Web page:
* European FICC down 6.2 pct y/y
* U.S. FICC up 21 pct y/y
* Further cost cuts loom
By Anjuli Davies and Jamie McGeever
LONDON, July 29 (Reuters) - Total bond trading revenues at five of Europe’s top banks fell in the second quarter, lagging U.S. counterparts who capitalised on a spike in volatility from the Brexit vote and highlighting a growing gap between the biggest Wall Street and European banks.
Despite increased revenue at Barclays and BNP Paribas from fixed income, commodities and currencies (FICC), a category which includes bond trading, the outcome for the European sector as a whole remained weak.
Taken together with FICC figures from Deutsche Bank , UBS and Credit Suisse, revenues fell by 6.2 percent in the quarter from a year earlier, according to Reuters calculations based on their latest results.
That compares with a 21 percent rise to $13.1 billion in revenue from FICC trading at the five biggest U.S. banks, which benefited from Britain’s surprise vote to leave the European Union.
The volatility across global markets in the last week of June led to record currency volumes for some big banks. But once again, Europe struggled where U.S. banks thrived.
“European banks are under more pressure than U.S. banks to shrink their capacities. Time isn’t on their side, with comparably less retail profits to balance out performance,” said Peter Hahn, professor of banking at the London Institute of Banking & Finance.
“We’re likely to see more evidence of U.S. institutions continuing to take market share,” said Hahn, a former bond operative on Wall Street.
UBS scrapped short-term guidance on profitability due to market uncertainty and Deutsche Bank warned it may need deeper cost cuts to turn itself around against a backdrop of challenging markets and record low interest rates.
Bond trading revenue has been grinding lower for about seven years as new regulations on proprietary trading, derivatives and capital have restricted what banks can do in bond markets, making the business less lucrative.
But within that, U.S. banks have stolen a march on their European rivals.
In 2007, the eight biggest European banks’ FICC trading revenues totalled $48 billion, compared with the $38 billion generated by the five biggest U.S. banks, according to data from analytics firm Tricumen Ltd.
By the end of 2015, European banks’ FICC revenue had almost halved to $26 billion, while U.S. banks’ had risen to $43 billion. So in eight years, Europe’s 26 percent advantage had turned into a 40 percent deficit.
The Brexit vote on June 23 pushed shares of some of Europe’s banks to record lows, with European financials down 26 percent so far this year versus a 7 percent decline in U.S. financials.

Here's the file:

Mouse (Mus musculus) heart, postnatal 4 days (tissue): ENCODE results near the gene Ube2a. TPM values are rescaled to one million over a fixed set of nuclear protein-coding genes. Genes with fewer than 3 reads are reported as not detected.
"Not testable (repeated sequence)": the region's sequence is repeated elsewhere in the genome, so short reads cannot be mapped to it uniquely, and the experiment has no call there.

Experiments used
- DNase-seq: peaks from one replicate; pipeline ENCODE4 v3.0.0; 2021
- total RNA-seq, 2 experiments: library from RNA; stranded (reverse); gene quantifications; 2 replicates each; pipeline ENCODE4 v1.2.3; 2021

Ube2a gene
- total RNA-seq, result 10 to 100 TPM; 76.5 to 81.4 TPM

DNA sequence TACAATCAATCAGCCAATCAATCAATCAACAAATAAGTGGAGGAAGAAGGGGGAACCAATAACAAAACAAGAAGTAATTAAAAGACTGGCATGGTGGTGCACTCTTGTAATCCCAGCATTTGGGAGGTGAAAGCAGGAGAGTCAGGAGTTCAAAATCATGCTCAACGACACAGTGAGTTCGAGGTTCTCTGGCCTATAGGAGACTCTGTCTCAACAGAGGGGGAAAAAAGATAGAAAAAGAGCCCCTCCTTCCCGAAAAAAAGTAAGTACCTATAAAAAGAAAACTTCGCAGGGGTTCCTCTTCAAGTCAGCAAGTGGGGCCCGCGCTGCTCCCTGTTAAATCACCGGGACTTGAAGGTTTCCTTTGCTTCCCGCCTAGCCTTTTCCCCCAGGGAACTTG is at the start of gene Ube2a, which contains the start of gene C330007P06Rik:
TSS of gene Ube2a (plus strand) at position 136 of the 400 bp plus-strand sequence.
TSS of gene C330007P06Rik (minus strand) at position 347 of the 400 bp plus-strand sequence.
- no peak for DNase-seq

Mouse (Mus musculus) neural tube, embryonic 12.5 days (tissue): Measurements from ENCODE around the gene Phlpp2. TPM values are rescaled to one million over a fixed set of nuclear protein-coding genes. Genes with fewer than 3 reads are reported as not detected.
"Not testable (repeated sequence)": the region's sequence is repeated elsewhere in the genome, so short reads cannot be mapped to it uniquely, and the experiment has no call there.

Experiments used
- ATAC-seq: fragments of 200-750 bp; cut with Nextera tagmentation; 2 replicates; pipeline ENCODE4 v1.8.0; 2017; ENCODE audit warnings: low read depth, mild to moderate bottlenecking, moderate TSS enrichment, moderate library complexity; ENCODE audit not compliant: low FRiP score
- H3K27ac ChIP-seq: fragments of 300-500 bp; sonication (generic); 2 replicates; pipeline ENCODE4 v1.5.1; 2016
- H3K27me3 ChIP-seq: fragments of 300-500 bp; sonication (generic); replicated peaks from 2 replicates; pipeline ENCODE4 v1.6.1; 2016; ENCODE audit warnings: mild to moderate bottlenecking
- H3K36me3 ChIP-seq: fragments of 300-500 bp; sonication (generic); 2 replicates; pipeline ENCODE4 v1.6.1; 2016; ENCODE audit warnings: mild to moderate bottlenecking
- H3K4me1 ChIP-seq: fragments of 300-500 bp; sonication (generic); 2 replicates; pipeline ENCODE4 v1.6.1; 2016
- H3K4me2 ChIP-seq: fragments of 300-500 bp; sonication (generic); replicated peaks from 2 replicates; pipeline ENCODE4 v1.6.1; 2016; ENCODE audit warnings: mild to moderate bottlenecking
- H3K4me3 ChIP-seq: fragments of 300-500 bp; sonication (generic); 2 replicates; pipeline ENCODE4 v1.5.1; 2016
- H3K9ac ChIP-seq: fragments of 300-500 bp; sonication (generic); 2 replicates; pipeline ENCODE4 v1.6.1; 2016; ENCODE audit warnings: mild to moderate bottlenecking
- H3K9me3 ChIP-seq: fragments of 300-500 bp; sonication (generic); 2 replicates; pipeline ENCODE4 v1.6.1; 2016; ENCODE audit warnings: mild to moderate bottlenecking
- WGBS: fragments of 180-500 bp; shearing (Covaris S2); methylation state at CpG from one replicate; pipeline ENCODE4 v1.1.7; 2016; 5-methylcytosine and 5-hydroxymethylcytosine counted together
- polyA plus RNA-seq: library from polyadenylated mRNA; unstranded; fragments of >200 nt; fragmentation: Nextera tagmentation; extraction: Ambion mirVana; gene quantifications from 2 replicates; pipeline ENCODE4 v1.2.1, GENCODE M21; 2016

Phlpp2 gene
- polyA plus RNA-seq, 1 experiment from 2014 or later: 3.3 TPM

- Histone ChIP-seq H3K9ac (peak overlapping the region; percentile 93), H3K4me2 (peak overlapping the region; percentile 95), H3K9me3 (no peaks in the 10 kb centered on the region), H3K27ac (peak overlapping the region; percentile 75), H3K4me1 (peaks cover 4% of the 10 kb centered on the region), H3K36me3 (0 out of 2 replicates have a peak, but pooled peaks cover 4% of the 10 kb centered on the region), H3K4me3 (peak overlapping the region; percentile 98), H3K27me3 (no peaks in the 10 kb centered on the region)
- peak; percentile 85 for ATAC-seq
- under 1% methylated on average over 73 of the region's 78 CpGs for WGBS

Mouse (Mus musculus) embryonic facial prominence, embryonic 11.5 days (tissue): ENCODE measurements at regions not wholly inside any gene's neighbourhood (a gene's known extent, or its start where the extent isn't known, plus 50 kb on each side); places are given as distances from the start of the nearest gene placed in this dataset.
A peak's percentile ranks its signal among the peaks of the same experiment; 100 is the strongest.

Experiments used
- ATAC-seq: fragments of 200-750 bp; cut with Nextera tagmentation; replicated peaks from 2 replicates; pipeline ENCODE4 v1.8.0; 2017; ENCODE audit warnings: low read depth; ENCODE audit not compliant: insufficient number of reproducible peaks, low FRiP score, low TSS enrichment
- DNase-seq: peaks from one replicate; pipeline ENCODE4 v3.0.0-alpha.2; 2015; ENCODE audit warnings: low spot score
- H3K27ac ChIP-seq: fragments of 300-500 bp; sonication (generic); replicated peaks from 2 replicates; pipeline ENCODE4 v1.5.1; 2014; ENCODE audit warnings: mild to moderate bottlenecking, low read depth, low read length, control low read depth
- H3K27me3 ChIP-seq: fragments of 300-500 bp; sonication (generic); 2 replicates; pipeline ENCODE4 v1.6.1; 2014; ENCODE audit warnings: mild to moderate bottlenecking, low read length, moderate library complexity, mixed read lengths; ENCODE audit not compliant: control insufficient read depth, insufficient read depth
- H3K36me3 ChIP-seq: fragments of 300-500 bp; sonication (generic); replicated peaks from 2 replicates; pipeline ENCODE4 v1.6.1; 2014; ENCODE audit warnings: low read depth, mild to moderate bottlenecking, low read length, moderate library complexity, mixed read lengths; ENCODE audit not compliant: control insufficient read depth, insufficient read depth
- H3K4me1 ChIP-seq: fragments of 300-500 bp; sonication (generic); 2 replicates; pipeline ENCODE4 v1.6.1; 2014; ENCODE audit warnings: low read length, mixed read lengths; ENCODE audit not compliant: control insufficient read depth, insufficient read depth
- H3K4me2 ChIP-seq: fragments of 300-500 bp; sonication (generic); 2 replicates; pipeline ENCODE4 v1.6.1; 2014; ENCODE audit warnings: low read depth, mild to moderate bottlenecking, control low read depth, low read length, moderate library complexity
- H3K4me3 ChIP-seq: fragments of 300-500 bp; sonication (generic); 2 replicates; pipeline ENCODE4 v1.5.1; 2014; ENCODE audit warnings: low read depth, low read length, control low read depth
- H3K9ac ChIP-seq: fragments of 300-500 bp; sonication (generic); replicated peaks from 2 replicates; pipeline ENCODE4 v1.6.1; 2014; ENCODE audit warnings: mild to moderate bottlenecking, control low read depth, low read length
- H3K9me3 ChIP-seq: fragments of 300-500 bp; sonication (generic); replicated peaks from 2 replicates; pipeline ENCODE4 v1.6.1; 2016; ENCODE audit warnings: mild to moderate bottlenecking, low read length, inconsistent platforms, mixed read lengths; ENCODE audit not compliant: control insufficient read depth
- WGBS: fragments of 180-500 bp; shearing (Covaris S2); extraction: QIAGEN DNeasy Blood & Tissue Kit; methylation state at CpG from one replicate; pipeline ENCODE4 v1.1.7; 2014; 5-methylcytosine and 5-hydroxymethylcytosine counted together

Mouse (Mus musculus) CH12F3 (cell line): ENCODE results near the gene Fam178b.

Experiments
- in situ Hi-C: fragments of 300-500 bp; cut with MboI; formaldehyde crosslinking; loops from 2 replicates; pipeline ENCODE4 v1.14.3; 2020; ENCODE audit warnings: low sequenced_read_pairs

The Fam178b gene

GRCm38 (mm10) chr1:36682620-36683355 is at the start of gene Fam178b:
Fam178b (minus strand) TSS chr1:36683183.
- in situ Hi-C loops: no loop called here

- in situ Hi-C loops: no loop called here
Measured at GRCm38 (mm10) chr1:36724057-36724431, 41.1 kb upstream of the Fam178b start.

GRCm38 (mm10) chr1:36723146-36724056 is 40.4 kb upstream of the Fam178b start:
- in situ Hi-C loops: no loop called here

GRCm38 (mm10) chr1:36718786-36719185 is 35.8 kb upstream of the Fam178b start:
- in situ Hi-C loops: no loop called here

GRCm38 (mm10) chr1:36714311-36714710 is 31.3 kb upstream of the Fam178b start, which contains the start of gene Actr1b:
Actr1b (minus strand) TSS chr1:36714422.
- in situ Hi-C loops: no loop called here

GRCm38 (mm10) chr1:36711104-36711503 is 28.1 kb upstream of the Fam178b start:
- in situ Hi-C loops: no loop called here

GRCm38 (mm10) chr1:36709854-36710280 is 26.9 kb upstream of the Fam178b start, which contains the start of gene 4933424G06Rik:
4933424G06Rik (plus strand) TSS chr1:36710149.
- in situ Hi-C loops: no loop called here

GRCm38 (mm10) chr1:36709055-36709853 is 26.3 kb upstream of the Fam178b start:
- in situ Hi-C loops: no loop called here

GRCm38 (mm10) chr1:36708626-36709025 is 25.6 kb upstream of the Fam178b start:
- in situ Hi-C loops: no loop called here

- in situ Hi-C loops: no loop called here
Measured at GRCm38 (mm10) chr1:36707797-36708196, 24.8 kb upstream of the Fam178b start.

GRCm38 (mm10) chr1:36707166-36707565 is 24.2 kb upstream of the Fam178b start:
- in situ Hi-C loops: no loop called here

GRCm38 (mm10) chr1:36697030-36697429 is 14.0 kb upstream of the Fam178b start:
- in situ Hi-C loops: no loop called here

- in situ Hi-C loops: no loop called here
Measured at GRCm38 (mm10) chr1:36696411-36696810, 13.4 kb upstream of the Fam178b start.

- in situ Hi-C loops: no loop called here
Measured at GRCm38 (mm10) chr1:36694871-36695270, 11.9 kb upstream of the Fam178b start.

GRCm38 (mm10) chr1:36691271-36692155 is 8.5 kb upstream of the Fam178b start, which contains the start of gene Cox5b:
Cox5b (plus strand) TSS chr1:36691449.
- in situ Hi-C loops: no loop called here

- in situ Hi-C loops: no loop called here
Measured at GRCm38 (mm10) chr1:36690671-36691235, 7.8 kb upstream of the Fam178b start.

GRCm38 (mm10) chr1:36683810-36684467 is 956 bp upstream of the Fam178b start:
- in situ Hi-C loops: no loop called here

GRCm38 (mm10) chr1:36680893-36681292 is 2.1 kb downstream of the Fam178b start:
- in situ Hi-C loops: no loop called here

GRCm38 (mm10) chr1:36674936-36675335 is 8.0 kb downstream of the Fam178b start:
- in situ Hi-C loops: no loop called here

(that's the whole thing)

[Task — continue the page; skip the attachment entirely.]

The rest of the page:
Deutsche is under more pressure than most, as with its bond trading business sliding by a fifth in the second quarter. Its shares are down more than 60 percent since John Cryan took over as chief executive in July last year.
“Deutsche remains the 4th largest FICC house but the gap is getting bigger relative to U.S. money center banks, as well as smaller to 5th placed Goldman Sachs,” JP Morgan analysts wrote in a note this week.
Brexit is seen as a negative for banks in the longer term on both sides of the Atlantic because the prolonged uncertainty could subdue deal-making and trading activity. Banks may also face the cost of relocating some London-based businesses and staff to other EU cities.
France’s BNP Paribas bucked the trend, reporting an 18 percent rise in FICC revenue to 1.05 billion euros, but asked by an analyst on whether a spike in trading activity related to Brexit helped the strong performance, chief financial officer Lars Machenil said that there was no “material impact”.
British bank Barclays also saw a boost in fixed income trading, with revenue rising 10 percent year-on-year to 881 million pounds.
Some analysts say the positive outcome didn’t change the overall picture.
“We’re going to see more job cuts and banks starting to close down some trading desks altogether from September to the end of the year,” Octavio Marenzi, CEO and founder of consultancy firm Opimas, said.
“There were not the same declines in Q2 as in Q1 but the numbers are not terribly encouraging and so we could see some major headcount reduction in trading arms and exiting of businesses.”
Editing by David Holmes